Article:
Ask SAIL: Topping Off With Solar

I was reading “Seeing the Light” (May 2014) about solar power on a budget, and it got me thinking about a similar problem I’ll be facing soon. This summer I will be moving my boat to a dock where there is no shore power for my battery charger.
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Q:Frank Lanza, Kema, TX

I was reading “Seeing the Light” (May 2014) about solar power on a budget, and it got me thinking about a similar problem I’ll be facing soon. This summer I will be moving my boat to a dock where there is no shore power for my battery charger. I have moved it there before for a season and suffice it to say my batteries didn’t survive. I had to replace them. I don’t need anything anywhere near as advanced as the one mentioned in your last issue. All I want to do is put a 2.5- to 5-watt panel on my batteries just to keep them maintained. Would this do the job? And if so would I still need a regulator hooked into them to keep them from overcharging? I have read that on such a low wattage, that it is not necessary.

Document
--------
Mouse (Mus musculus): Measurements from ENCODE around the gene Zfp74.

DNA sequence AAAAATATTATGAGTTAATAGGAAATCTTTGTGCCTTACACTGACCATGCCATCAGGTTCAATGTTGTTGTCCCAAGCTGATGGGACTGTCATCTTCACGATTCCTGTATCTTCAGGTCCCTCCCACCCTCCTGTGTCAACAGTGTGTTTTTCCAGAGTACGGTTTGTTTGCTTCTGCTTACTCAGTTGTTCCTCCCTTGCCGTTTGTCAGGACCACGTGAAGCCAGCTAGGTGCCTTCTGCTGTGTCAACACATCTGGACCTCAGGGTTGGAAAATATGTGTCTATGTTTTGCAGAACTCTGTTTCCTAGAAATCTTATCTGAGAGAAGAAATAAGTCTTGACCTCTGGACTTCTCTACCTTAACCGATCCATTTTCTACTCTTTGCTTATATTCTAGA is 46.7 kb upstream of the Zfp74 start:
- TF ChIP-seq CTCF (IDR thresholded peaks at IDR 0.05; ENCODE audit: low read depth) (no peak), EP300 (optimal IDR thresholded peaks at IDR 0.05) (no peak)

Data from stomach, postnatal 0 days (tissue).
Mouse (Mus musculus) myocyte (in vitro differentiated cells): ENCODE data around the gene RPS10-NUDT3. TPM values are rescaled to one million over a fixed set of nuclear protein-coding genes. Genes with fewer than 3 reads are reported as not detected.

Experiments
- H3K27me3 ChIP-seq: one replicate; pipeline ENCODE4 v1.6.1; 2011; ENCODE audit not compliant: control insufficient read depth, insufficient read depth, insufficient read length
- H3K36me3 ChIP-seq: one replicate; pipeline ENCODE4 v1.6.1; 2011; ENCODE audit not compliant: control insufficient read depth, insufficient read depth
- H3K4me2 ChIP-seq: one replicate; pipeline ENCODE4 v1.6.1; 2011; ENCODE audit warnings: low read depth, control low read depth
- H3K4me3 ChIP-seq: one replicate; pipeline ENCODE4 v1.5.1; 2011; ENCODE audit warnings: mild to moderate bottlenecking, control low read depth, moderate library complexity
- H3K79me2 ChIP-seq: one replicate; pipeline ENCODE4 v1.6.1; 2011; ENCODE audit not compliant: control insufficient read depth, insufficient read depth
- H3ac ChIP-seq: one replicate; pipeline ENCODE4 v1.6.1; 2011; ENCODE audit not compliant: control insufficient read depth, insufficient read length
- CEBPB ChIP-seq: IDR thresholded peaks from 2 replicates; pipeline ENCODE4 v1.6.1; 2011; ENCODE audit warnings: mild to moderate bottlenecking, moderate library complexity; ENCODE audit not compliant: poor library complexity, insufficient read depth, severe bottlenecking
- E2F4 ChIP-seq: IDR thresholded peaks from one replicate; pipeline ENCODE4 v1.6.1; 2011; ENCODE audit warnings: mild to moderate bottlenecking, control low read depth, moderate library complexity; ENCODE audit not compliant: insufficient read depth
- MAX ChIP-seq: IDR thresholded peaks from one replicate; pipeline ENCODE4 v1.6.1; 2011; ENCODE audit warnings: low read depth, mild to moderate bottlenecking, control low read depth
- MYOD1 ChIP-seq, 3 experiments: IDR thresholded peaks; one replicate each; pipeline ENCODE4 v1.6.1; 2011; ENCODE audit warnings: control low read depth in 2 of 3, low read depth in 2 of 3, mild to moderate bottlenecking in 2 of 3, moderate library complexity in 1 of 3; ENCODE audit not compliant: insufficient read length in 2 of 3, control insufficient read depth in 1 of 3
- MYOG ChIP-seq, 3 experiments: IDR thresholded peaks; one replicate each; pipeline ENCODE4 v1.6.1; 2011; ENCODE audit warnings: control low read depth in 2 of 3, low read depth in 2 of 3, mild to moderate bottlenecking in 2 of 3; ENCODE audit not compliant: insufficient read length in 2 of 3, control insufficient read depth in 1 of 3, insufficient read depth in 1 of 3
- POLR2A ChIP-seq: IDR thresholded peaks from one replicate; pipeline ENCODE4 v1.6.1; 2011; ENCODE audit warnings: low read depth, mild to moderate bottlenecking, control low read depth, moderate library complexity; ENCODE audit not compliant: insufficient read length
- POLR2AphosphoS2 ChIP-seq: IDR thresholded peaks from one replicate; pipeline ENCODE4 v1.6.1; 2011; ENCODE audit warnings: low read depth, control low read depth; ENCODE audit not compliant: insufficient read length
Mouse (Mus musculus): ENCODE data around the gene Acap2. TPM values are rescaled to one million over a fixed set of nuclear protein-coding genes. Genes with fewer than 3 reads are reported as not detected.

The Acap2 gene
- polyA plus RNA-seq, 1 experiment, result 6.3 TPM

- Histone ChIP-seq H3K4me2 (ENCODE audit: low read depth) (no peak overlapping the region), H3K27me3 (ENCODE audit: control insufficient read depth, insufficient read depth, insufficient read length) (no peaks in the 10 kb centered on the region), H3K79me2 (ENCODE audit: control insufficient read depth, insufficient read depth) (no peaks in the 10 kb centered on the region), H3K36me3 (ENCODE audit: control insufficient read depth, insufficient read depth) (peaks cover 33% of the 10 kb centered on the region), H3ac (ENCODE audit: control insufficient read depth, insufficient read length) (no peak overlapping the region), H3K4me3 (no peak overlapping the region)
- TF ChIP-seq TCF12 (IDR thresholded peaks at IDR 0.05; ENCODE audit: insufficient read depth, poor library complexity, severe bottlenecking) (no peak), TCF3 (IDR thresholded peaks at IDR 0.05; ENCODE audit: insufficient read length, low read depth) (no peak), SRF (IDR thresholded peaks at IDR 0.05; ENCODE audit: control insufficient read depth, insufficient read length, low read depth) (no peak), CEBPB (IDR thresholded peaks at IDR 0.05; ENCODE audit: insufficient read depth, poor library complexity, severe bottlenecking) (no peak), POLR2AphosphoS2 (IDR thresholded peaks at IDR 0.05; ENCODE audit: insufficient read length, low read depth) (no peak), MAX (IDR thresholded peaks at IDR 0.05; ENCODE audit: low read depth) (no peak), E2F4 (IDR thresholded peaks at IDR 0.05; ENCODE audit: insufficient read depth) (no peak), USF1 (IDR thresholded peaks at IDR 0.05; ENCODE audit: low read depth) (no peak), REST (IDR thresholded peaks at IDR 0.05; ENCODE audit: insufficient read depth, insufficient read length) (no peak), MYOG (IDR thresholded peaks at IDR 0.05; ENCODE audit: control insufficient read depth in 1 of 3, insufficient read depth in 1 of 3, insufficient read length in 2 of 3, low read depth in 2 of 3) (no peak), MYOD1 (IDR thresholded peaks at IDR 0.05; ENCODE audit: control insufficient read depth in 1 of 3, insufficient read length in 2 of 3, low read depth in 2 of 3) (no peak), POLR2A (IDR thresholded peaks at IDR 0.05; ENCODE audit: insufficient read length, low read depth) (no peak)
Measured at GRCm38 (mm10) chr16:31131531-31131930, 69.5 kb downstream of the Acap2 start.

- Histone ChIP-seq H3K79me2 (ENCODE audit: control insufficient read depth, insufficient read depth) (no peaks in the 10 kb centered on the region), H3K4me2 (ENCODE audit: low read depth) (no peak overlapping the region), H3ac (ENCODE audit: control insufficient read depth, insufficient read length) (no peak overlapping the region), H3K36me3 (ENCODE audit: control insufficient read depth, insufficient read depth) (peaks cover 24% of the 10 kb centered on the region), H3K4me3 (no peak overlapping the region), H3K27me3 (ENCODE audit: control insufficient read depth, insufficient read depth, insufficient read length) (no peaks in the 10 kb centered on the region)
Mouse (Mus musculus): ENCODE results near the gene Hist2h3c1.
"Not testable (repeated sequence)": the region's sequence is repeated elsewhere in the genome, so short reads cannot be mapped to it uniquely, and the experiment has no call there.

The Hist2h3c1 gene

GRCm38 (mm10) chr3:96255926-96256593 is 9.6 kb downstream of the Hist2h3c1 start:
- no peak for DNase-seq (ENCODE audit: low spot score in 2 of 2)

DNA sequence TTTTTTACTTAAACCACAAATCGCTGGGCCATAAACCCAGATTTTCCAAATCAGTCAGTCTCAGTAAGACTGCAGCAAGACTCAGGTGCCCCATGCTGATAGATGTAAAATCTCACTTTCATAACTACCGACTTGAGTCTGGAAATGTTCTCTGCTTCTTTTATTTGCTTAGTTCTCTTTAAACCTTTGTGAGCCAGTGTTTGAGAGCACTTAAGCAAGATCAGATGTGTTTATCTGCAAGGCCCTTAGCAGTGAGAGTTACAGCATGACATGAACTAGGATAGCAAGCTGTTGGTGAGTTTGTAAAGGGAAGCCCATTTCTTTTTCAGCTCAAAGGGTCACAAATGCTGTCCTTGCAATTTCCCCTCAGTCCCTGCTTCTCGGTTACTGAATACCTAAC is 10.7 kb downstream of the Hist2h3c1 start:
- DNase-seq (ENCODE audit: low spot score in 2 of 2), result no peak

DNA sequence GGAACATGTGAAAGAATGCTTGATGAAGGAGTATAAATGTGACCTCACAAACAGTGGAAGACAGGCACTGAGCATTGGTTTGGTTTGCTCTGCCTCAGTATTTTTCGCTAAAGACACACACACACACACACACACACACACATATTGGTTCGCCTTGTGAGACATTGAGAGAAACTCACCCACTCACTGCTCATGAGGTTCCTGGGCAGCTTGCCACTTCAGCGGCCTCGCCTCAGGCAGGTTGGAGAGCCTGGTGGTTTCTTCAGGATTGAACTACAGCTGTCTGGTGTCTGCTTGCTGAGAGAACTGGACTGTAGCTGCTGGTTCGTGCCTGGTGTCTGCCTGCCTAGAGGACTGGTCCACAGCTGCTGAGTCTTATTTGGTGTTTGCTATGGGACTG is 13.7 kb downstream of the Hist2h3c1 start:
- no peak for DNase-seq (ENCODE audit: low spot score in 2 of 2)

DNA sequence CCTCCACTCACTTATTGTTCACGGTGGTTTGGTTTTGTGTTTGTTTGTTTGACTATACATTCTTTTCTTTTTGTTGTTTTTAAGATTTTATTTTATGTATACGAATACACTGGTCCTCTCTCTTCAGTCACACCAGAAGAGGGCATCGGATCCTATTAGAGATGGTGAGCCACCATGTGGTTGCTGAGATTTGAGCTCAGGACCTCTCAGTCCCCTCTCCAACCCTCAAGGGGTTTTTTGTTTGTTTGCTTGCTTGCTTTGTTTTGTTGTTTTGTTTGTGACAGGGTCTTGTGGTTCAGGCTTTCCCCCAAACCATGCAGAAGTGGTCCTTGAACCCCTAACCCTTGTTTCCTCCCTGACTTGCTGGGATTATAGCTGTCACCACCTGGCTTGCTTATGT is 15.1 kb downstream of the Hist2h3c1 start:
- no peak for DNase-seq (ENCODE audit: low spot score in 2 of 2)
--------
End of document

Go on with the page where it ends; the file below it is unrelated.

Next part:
Nigel Calder is an author and expert on boat systems and diesel engines

Nigel Calder is an author and expert on boat systems and diesel engines

Nigel Calder Replies

Without knowing the of the battery bank, I can only say that the rule of thumb I use is that a panel output of around 3.6 watts is needed for every 100AH of battery capacity being floated. If the solar panel output is much higher than this, you will also need a regulator. But if not, you can get away without a one. Note that the 3.6 watts presupposes there are no loads whatsoever on the battery. If you have even one or two LEDs, like those that are often present in bilge pumps and other circuits, these are likely to drop the charge rate below an effective float charge.

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